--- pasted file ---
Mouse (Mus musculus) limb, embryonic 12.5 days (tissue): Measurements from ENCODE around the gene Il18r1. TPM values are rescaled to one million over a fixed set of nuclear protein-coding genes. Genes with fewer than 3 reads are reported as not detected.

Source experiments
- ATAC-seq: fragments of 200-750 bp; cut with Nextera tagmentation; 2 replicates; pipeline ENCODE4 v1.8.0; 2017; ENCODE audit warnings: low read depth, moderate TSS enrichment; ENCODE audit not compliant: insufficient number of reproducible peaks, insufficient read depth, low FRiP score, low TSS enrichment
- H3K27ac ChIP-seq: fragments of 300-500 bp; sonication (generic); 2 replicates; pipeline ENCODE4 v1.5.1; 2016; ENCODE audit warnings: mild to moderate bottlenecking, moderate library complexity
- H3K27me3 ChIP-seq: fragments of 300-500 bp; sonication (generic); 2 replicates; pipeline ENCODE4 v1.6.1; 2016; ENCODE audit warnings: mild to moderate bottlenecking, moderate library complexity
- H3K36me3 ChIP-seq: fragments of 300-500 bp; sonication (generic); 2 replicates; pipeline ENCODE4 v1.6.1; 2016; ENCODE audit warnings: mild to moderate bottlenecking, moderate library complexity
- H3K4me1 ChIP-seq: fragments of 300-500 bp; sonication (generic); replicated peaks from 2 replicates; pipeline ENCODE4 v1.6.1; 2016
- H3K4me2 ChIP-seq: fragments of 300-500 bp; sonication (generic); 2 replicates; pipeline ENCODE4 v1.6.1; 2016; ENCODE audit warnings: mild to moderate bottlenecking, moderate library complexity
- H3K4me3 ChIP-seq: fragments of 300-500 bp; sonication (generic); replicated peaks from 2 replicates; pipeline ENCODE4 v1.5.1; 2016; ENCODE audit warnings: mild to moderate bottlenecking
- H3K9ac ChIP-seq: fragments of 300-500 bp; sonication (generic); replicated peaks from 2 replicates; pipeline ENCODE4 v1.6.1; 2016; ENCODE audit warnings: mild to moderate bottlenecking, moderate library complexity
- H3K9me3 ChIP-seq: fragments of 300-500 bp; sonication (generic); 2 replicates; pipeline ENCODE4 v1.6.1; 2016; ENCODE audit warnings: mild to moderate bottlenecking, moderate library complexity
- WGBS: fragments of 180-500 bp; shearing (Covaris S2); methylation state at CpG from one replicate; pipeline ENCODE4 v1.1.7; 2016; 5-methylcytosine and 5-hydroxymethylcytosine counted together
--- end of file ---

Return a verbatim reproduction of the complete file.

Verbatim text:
Mouse (Mus musculus) limb, embryonic 12.5 days (tissue): Measurements from ENCODE around the gene Il18r1. TPM values are rescaled to one million over a fixed set of nuclear protein-coding genes. Genes with fewer than 3 reads are reported as not detected.

Source experiments
- ATAC-seq: fragments of 200-750 bp; cut with Nextera tagmentation; 2 replicates; pipeline ENCODE4 v1.8.0; 2017; ENCODE audit warnings: low read depth, moderate TSS enrichment; ENCODE audit not compliant: insufficient number of reproducible peaks, insufficient read depth, low FRiP score, low TSS enrichment
- H3K27ac ChIP-seq: fragments of 300-500 bp; sonication (generic); 2 replicates; pipeline ENCODE4 v1.5.1; 2016; ENCODE audit warnings: mild to moderate bottlenecking, moderate library complexity
- H3K27me3 ChIP-seq: fragments of 300-500 bp; sonication (generic); 2 replicates; pipeline ENCODE4 v1.6.1; 2016; ENCODE audit warnings: mild to moderate bottlenecking, moderate library complexity
- H3K36me3 ChIP-seq: fragments of 300-500 bp; sonication (generic); 2 replicates; pipeline ENCODE4 v1.6.1; 2016; ENCODE audit warnings: mild to moderate bottlenecking, moderate library complexity
- H3K4me1 ChIP-seq: fragments of 300-500 bp; sonication (generic); replicated peaks from 2 replicates; pipeline ENCODE4 v1.6.1; 2016
- H3K4me2 ChIP-seq: fragments of 300-500 bp; sonication (generic); 2 replicates; pipeline ENCODE4 v1.6.1; 2016; ENCODE audit warnings: mild to moderate bottlenecking, moderate library complexity
- H3K4me3 ChIP-seq: fragments of 300-500 bp; sonication (generic); replicated peaks from 2 replicates; pipeline ENCODE4 v1.5.1; 2016; ENCODE audit warnings: mild to moderate bottlenecking
- H3K9ac ChIP-seq: fragments of 300-500 bp; sonication (generic); replicated peaks from 2 replicates; pipeline ENCODE4 v1.6.1; 2016; ENCODE audit warnings: mild to moderate bottlenecking, moderate library complexity
- H3K9me3 ChIP-seq: fragments of 300-500 bp; sonication (generic); 2 replicates; pipeline ENCODE4 v1.6.1; 2016; ENCODE audit warnings: mild to moderate bottlenecking, moderate library complexity
- WGBS: fragments of 180-500 bp; shearing (Covaris S2); methylation state at CpG from one replicate; pipeline ENCODE4 v1.1.7; 2016; 5-methylcytosine and 5-hydroxymethylcytosine counted together